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Should You Tell Recruiter Your Current Salary?


“How much is your current salary?” This is a foremost question a recruiter will ask during a job interview. Current salary and salary expectations are one of the first questions recruiters ask candidates because it is a piece of crucial information in a recruiting process. By knowing how much your current salary is, a recruiter will be able to decide better about your future wage in a company.

So, should you really reveal your current salary?

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The answer is yes and no. It depends entirely on how much pay you want to earn in the future. For example, if your current salary is too low and you feel that you are worth much more and your skills will add a greater advantage to company, revealing your current salary might prevent you from getting better income. This is because employers usually take advantage of your previous salary information to pay you on the same or little higher range.

On the other hand, if your current salary is high and even bigger than the company could pay, you might be at the edge of being rejected. Since the company might not be able to pay a high range of salary for the position, commonly, the best way employers often choose is to turn down the talents’ candidacy altogether.

What should you do, then?

Obviously, lying about your current salary will only harm your chances of landing a job. It works the same as disclosing your salary to the recruiter. However, there are some exceptions to when you can share your current salary.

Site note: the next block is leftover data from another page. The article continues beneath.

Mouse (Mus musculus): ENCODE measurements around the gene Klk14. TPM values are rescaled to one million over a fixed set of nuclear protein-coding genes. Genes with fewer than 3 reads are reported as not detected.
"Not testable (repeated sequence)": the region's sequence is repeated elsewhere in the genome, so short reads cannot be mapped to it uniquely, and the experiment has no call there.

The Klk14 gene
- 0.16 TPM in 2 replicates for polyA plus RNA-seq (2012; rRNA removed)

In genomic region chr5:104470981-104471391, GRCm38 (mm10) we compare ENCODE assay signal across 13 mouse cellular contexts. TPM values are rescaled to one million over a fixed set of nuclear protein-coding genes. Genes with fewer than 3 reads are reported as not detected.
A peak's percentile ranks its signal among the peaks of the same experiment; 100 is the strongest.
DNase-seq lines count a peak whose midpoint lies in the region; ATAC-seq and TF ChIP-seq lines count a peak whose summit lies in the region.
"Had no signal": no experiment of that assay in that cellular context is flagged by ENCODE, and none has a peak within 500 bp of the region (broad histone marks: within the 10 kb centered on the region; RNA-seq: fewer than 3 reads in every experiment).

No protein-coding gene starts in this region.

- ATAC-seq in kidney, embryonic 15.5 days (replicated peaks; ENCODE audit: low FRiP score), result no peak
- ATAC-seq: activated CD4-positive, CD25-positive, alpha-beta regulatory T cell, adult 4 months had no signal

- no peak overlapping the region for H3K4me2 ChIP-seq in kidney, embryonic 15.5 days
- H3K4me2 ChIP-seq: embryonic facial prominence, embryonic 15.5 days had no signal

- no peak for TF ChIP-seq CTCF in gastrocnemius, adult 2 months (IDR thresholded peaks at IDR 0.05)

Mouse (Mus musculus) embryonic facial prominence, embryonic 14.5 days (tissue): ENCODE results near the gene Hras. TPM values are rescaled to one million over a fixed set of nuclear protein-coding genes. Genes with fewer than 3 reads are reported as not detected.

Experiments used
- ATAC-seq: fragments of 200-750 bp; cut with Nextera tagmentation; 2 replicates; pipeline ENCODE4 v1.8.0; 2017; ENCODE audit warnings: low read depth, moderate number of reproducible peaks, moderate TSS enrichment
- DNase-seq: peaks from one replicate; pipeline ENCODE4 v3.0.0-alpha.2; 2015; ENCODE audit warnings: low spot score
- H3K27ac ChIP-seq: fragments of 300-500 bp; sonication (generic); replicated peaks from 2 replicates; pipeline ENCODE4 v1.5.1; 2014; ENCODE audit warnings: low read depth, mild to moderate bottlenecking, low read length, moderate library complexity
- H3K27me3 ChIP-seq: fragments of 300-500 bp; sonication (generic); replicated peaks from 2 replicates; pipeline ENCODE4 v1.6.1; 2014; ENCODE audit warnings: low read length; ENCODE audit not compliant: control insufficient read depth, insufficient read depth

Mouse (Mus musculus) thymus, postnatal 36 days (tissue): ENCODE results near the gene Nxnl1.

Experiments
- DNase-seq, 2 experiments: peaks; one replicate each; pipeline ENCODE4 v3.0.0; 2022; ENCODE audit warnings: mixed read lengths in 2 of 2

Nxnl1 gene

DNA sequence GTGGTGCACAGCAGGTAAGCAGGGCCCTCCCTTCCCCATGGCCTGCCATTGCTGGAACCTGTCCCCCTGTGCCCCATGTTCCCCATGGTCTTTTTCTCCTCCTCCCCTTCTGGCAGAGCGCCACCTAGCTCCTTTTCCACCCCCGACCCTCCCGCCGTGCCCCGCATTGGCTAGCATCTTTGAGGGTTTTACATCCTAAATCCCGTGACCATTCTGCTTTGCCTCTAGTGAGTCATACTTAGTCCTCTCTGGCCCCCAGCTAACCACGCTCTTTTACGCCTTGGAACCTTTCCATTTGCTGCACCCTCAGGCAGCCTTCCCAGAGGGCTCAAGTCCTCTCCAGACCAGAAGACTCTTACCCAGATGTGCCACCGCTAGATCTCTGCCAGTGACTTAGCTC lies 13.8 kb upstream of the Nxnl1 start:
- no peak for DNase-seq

1.  You can reveal your salary if you think that answering the question will help you get a better job.

2.  You can disclose your salary if you trust the recruiter that he will not judge you based on your current salary.

3.  You can tell a recruiter your current wage if there is a financial plan from the company that decides limitation of paid salary to be given to employees within an organisation.

You should keep in mind that in every process, honesty is valued the most. Therefore, being honest with your current salary will improve your value on the recruiter’s eyes. But if you think that your current salary will close your opportunity from getting a better wage, you can tell the employer your expected salary range, instead.

If the employer keeps asking your current salary when you do not really want to tell him, you can avoid the question by answering like this instead: “Based on my experience and research of position with a similar level of responsibility, I am seeking a salary range of $10.000 to $20.000 (for example)”. You can also respond to the employer that your salary information is something you only share with your accountant. In addition, you should acknowledge that salary history should not equate your future earnings. Therefore, before the job interview and to prepare yourself for the question, you can seek an answer about how much the position you apply earns.

“You don’t need to divulge your salary information unless you want to. It is okay if you do but make sure that sharing your past earnings doesn’t hurt your future earnings.” – Student Loan Hero

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